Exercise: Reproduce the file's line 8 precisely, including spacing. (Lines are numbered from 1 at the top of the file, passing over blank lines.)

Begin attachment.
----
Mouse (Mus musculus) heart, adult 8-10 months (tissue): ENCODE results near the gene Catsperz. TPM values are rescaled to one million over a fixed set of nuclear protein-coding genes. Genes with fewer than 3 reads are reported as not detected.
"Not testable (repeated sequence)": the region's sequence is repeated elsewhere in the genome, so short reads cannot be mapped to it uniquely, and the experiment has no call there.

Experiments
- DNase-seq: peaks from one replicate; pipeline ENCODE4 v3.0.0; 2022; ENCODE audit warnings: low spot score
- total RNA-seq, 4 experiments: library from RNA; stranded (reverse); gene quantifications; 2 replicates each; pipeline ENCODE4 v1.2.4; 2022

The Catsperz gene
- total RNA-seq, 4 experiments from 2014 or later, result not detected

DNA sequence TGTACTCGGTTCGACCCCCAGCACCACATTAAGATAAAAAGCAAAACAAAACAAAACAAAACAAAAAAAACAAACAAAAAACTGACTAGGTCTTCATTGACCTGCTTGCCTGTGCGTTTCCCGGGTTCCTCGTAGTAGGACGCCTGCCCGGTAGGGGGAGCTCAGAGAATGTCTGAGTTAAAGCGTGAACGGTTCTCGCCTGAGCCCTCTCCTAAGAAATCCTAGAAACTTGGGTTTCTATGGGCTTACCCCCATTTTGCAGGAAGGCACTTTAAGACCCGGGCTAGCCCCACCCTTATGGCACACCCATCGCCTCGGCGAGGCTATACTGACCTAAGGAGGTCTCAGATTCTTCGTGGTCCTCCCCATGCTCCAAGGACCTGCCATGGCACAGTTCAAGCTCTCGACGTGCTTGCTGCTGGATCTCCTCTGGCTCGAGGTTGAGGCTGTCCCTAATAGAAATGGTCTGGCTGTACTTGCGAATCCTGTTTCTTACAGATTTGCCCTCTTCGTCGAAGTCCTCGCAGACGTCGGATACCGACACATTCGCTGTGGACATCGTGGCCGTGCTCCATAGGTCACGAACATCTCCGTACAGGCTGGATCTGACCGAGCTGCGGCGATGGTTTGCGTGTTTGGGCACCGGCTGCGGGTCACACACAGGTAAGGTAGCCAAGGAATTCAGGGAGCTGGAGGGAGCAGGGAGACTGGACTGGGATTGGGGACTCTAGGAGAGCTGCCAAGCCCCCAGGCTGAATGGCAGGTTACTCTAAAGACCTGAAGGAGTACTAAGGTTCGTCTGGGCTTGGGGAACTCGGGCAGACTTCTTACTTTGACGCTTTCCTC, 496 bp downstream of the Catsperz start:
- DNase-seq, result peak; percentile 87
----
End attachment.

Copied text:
DNA sequence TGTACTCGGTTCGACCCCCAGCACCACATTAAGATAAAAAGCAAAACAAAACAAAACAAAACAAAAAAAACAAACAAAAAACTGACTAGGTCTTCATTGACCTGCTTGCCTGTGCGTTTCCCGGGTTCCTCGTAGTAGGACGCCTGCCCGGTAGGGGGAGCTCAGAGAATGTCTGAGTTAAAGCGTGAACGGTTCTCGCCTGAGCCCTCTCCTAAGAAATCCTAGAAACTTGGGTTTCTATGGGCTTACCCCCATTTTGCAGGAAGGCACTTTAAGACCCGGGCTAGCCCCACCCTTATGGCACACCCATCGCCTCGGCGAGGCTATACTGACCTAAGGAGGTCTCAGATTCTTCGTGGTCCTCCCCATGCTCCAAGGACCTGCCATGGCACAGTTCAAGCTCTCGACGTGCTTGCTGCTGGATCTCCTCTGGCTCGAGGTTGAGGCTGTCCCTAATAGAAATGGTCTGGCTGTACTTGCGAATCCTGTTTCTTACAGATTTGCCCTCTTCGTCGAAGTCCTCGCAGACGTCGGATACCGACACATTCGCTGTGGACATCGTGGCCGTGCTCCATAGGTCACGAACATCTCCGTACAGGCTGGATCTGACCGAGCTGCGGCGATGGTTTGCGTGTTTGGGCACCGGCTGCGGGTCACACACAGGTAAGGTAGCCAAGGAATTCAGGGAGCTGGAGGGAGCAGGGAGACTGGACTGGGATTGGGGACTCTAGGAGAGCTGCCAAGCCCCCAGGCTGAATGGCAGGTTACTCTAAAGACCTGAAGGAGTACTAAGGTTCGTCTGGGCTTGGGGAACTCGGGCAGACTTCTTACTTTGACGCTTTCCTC, 496 bp downstream of the Catsperz start: